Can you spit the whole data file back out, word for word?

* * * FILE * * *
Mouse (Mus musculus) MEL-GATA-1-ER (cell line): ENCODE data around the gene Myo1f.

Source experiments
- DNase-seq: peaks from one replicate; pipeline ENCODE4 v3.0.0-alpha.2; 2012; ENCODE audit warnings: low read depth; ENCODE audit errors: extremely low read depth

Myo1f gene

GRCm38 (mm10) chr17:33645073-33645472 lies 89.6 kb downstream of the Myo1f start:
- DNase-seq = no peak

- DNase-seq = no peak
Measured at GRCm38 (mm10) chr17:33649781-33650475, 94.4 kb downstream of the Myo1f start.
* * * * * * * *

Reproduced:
Mouse (Mus musculus) MEL-GATA-1-ER (cell line): ENCODE data around the gene Myo1f.

Source experiments
- DNase-seq: peaks from one replicate; pipeline ENCODE4 v3.0.0-alpha.2; 2012; ENCODE audit warnings: low read depth; ENCODE audit errors: extremely low read depth

Myo1f gene

GRCm38 (mm10) chr17:33645073-33645472 lies 89.6 kb downstream of the Myo1f start:
- DNase-seq = no peak

- DNase-seq = no peak
Measured at GRCm38 (mm10) chr17:33649781-33650475, 94.4 kb downstream of the Myo1f start.